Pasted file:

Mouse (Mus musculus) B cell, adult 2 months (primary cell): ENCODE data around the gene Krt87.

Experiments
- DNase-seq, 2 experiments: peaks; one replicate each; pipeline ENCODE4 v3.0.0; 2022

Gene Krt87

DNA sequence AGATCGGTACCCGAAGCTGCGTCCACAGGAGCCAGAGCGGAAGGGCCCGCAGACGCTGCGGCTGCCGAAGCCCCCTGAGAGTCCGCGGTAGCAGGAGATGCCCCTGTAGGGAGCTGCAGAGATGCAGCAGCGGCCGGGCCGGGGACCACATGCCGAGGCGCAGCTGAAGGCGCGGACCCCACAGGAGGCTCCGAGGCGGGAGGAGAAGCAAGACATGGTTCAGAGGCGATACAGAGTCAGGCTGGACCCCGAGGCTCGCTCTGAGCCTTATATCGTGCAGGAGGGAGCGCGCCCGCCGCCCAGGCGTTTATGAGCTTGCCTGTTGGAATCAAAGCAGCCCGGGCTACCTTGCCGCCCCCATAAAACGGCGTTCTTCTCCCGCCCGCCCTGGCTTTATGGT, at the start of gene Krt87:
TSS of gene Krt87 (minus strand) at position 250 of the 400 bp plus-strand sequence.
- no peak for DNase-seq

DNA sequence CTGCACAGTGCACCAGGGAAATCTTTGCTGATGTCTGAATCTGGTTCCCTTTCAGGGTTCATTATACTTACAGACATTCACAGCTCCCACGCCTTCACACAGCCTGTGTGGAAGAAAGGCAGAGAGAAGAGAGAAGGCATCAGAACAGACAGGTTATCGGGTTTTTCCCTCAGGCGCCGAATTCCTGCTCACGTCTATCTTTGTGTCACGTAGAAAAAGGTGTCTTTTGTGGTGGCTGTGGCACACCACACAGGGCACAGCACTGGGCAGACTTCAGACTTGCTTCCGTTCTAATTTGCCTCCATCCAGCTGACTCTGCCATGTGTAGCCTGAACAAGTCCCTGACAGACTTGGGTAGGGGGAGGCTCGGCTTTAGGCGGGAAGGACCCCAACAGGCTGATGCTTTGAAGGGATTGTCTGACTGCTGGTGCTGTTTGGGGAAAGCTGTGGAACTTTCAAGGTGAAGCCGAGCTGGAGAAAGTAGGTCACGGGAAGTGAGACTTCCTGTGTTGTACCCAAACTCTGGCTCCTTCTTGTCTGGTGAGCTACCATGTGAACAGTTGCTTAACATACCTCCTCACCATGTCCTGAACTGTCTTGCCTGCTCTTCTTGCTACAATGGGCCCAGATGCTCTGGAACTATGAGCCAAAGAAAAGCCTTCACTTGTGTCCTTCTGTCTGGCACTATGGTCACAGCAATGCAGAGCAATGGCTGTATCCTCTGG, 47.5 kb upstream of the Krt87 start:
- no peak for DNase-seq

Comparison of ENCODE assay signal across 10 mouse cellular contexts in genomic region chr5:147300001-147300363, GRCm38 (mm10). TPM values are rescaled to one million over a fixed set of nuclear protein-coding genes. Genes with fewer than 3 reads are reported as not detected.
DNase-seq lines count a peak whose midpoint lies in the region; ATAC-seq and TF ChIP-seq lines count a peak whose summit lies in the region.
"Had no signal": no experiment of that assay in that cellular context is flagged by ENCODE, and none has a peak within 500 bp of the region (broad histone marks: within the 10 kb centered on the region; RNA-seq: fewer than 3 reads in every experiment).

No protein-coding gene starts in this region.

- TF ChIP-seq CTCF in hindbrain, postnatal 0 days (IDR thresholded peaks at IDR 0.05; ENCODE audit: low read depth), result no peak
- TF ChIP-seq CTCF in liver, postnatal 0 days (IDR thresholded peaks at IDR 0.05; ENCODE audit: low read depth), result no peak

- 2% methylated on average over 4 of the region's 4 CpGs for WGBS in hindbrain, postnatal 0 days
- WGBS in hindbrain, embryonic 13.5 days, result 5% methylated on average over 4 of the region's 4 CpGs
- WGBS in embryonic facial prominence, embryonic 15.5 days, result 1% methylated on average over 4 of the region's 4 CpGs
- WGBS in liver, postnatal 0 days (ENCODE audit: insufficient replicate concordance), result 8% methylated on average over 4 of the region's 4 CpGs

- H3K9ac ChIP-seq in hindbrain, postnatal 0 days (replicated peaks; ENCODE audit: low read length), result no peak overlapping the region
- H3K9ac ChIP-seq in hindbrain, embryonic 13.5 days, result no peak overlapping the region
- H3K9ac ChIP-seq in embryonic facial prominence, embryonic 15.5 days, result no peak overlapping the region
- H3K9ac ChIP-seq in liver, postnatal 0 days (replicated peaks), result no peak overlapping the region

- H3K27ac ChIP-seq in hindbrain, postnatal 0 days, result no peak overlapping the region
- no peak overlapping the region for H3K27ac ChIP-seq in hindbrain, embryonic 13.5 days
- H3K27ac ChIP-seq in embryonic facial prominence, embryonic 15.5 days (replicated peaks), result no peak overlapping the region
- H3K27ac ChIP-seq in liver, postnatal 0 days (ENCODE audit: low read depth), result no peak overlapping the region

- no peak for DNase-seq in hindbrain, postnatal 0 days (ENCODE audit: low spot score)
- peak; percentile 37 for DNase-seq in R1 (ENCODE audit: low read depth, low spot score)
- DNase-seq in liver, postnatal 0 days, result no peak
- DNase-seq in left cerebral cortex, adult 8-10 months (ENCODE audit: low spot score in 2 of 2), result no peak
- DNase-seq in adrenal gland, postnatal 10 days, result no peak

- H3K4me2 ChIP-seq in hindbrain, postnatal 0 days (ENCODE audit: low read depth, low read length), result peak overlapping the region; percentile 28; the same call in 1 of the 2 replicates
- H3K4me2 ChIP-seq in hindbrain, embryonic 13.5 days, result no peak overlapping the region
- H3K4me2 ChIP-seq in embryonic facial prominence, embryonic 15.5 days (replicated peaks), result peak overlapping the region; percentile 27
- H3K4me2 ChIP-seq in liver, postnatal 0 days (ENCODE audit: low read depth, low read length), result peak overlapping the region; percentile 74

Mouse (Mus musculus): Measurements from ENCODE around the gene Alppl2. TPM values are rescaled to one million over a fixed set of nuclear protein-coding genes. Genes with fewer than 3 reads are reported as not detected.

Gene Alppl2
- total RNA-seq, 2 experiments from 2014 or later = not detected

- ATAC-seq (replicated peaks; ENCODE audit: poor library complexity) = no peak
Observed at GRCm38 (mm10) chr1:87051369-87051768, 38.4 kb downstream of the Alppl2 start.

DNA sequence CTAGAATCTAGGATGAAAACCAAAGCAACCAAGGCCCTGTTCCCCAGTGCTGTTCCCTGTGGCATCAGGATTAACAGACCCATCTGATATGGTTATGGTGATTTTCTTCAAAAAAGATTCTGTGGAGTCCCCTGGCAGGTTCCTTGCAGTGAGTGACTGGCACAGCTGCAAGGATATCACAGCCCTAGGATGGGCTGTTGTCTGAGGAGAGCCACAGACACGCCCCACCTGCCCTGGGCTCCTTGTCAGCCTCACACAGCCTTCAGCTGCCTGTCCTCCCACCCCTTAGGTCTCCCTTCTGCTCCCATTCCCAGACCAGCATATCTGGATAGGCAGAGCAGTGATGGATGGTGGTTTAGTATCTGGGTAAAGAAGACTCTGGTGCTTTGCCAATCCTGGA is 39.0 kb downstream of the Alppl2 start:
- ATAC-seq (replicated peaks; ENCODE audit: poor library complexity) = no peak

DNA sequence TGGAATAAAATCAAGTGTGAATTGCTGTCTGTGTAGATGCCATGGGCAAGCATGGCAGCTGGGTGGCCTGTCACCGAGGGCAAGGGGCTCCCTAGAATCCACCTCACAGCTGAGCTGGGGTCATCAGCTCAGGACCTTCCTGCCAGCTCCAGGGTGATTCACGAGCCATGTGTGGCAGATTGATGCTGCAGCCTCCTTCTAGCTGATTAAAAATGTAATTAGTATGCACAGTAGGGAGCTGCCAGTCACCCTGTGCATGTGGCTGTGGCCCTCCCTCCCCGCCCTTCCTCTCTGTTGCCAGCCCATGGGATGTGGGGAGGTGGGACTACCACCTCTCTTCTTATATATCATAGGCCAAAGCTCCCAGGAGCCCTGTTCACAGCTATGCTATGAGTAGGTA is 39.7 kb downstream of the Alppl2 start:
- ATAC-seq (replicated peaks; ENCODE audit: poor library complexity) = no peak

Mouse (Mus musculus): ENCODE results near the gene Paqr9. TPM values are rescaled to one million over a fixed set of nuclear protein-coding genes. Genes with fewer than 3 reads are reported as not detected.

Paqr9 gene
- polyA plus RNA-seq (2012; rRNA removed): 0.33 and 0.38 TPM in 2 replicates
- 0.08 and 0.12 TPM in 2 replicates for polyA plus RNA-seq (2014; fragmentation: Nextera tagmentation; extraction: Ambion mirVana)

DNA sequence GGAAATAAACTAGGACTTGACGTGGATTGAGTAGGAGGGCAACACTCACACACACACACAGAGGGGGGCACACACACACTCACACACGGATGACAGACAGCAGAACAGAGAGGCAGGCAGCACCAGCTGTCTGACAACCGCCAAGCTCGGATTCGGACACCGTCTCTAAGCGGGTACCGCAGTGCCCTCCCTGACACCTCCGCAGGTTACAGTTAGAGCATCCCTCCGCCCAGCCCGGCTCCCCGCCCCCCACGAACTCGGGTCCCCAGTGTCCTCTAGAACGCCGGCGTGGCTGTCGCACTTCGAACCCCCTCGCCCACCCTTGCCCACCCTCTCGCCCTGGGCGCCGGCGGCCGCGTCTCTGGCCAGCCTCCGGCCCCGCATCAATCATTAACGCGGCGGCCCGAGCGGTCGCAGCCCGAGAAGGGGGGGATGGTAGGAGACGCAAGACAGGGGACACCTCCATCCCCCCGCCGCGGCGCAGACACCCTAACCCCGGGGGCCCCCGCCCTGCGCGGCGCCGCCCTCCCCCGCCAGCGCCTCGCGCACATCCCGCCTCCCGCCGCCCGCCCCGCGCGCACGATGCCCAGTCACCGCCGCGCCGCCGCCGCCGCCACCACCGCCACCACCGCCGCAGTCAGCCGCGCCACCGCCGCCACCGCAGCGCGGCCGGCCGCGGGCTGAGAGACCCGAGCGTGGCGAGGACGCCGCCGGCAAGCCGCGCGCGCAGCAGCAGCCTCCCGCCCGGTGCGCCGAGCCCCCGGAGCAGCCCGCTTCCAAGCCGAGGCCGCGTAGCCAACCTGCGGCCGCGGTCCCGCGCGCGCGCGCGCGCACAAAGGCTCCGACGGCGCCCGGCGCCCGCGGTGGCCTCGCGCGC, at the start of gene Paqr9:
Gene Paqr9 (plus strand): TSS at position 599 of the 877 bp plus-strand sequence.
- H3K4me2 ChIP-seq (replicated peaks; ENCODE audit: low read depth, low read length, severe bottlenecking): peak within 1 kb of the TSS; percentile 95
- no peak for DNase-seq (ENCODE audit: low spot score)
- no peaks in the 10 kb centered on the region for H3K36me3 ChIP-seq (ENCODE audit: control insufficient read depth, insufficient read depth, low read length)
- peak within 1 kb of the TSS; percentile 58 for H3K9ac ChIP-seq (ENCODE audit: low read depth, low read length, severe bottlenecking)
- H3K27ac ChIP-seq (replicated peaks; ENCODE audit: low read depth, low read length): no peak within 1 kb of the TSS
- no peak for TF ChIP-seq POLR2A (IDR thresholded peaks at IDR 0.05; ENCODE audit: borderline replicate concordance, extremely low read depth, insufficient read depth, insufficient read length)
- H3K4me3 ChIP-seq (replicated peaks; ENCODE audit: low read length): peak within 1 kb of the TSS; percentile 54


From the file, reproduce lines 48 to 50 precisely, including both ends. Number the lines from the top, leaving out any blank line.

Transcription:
- polyA plus RNA-seq (2012; rRNA removed): 0.33 and 0.38 TPM in 2 replicates
- 0.08 and 0.12 TPM in 2 replicates for polyA plus RNA-seq (2014; fragmentation: Nextera tagmentation; extraction: Ambion mirVana)

DNA sequence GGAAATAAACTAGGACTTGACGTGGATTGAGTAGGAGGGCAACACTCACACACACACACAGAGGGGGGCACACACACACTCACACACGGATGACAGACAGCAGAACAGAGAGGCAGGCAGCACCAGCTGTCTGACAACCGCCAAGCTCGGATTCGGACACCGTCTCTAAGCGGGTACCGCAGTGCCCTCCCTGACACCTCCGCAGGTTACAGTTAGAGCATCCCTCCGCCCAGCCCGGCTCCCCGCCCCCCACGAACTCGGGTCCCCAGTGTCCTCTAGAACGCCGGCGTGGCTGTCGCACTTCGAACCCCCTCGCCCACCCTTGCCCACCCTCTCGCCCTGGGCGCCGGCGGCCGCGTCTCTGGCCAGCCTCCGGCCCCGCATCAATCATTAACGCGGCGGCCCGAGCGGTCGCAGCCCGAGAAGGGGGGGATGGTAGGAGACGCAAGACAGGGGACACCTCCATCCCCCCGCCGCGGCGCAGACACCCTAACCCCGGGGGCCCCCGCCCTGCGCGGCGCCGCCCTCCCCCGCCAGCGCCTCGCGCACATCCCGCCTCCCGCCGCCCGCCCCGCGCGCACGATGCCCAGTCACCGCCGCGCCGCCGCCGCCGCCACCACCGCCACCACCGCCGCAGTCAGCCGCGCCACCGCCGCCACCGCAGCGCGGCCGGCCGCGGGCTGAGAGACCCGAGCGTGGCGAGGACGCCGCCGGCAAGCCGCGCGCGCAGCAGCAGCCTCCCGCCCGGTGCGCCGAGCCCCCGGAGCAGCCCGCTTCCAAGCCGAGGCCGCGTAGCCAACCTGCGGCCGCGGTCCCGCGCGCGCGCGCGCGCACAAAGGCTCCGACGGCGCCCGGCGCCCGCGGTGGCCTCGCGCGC, at the start of gene Paqr9: